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For cornerbacks, size counts more than speed

Published: Monday, Feb. 24, 2014 - 10:54 pm
Last Modified: Tuesday, Feb. 25, 2014 - 6:29 am

Speed is great when it comes to NFL cornerbacks. But size can be better.

That was a lesson learned from the Seattle Seahawks, who parlayed a stable of big, physical cornerbacks who went largely ignored in the draft into a Super Bowl title this month.

Seattle’s defensive dominance also has made cornerbacks who can play press coverage all the rage at the NFL scouting combine in Indianapolis.

“You have guys like Richard Sherman, elite cover guys who are aggressive and physical,” Cardinals general manager Steve Keim said when asked about the Seahawks’ defense. “They fit that scheme. Defensively, I think we’re close. There are a few more pieces to the puzzle I think we need to add, but just the way we played defensively last year, I’m extremely proud.”

Oregon’s Terrance Mitchell (Burbank High School) will perform in the 40-yard dash and other drills today in Indianapolis. He has stressed to coaches and general managers in interviews that he’s a physical player and he’s comfortable inching up to the line of scrimmage and playing press coverage.

“That’s my game,” he said. “I’m coming into the NFL ready for that, because that’s what I like to do.”

Most defensive backs concentrate on their speed as they prepare for the combine. Mitchell said he actually bulked up a bit and now is 193 pounds.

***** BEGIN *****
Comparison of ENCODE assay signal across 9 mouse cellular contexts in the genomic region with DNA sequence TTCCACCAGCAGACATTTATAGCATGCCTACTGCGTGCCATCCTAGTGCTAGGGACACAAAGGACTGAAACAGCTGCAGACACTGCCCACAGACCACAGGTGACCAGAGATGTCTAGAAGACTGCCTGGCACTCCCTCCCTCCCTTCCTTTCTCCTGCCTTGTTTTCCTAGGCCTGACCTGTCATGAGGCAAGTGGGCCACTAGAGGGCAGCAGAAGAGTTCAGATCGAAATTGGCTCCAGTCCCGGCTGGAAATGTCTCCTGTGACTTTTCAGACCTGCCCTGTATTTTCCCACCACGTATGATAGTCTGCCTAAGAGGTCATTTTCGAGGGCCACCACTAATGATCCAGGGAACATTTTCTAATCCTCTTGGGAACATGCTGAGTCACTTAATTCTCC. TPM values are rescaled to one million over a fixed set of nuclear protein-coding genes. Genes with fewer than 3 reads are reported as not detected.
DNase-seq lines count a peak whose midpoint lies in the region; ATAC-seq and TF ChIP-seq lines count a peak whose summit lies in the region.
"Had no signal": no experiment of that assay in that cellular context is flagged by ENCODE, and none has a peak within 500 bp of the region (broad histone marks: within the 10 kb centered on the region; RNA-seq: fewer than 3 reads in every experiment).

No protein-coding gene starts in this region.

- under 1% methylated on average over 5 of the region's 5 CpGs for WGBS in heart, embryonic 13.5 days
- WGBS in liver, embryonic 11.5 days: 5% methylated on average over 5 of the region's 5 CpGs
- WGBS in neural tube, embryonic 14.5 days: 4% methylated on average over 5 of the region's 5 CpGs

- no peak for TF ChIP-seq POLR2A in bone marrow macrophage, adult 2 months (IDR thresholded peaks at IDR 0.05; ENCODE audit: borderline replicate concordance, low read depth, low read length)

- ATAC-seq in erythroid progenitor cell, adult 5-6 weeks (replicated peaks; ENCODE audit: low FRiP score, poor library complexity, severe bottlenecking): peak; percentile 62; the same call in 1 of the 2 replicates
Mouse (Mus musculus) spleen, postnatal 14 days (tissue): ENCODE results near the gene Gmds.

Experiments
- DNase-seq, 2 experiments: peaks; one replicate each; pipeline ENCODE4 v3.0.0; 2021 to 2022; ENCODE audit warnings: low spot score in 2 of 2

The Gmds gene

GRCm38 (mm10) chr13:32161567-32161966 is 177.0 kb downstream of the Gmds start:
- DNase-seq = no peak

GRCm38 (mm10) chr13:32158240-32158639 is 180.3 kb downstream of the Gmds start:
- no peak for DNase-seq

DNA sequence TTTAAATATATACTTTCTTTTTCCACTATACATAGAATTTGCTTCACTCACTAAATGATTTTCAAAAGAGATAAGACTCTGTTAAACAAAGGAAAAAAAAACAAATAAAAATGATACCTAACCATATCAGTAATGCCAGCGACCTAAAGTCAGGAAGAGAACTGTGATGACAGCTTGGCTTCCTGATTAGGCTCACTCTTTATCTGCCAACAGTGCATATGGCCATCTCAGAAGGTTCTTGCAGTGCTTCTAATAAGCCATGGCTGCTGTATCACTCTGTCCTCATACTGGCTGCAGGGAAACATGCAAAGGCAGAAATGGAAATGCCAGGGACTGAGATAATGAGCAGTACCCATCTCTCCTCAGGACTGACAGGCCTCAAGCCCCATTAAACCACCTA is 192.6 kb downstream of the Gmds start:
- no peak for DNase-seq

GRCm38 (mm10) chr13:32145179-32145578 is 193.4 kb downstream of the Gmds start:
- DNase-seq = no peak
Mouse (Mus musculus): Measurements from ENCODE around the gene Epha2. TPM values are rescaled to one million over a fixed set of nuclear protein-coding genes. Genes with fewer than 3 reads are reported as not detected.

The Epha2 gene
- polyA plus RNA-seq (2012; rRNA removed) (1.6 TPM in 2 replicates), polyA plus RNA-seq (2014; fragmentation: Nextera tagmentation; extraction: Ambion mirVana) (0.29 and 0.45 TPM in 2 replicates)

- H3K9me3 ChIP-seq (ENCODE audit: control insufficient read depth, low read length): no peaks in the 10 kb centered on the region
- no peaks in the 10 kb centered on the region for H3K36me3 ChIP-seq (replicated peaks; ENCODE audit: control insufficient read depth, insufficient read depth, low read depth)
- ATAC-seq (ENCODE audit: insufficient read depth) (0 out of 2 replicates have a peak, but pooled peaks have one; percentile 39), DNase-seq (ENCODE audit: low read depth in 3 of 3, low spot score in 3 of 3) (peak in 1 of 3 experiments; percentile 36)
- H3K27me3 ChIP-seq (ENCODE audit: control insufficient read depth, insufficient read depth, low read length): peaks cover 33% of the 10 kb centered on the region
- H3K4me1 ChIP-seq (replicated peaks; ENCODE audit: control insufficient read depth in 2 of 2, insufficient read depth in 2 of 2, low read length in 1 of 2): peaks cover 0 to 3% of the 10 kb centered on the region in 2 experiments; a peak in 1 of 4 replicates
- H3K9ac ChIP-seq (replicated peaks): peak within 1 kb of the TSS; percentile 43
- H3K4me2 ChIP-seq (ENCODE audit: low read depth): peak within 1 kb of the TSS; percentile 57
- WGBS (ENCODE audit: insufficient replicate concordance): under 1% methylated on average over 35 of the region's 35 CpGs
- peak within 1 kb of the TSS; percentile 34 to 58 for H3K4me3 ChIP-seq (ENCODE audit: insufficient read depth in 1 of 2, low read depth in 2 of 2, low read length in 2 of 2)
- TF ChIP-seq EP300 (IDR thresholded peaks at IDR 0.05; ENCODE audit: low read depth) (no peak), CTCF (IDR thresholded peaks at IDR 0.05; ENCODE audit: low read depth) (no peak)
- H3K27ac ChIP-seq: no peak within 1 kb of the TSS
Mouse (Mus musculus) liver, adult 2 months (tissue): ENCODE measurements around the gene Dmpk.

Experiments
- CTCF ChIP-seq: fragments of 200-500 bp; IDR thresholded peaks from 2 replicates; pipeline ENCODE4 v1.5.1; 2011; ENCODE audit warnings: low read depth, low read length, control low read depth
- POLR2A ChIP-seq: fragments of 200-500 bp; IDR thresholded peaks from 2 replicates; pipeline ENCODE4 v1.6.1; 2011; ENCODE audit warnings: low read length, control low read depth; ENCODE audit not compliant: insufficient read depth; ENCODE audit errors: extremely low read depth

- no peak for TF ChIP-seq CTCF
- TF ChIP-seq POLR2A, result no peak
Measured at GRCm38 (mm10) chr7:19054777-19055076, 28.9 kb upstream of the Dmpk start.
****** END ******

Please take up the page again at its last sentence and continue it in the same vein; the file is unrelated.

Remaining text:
“All the pounds count,” he said. “So I put on a couple of l-b’s.”

Other cornerbacks are saying the same things, and Sherman’s name has been on the lips of every defensive back.

“I’d say Richard Sherman or (Darrelle) Revis,” said Florida cornerback Marcus Roberson, when asked to compare himself to an NFL cornerback. “As far as Richard Sherman’s length and (ability) to bump-and-run and play the ball down the field; Revis for being the lockdown corner.”

Mitchell’s agent, Jeff Sperbeck, said the cornerback position isn’t as much about speed as it once was.

“Most passes are gone (in) under 2.5 seconds,” Sperbeck noted. “So if a corner can match up at the line of scrimmage and jam the receiver, he’s less apt to get into his route, thereby destroying the timing between (him) and the QB. That’s what makes aggressive press corners so valuable.”

Read Matthew Barrows’ blogs and archives at and listen for his reports Tuesdays on ESPN Radio 1320.

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Matt was born in Blacksburg, Va., and attended the University of Virginia. He graduated in 1995, went to Northwestern for a journalism degree a year later, and got his first job at a South Carolina daily in 1997. He joined The Bee as a Metro reporter in 1999 and started covering the 49ers in 2003. His favorite player of all time is Darrell Green.

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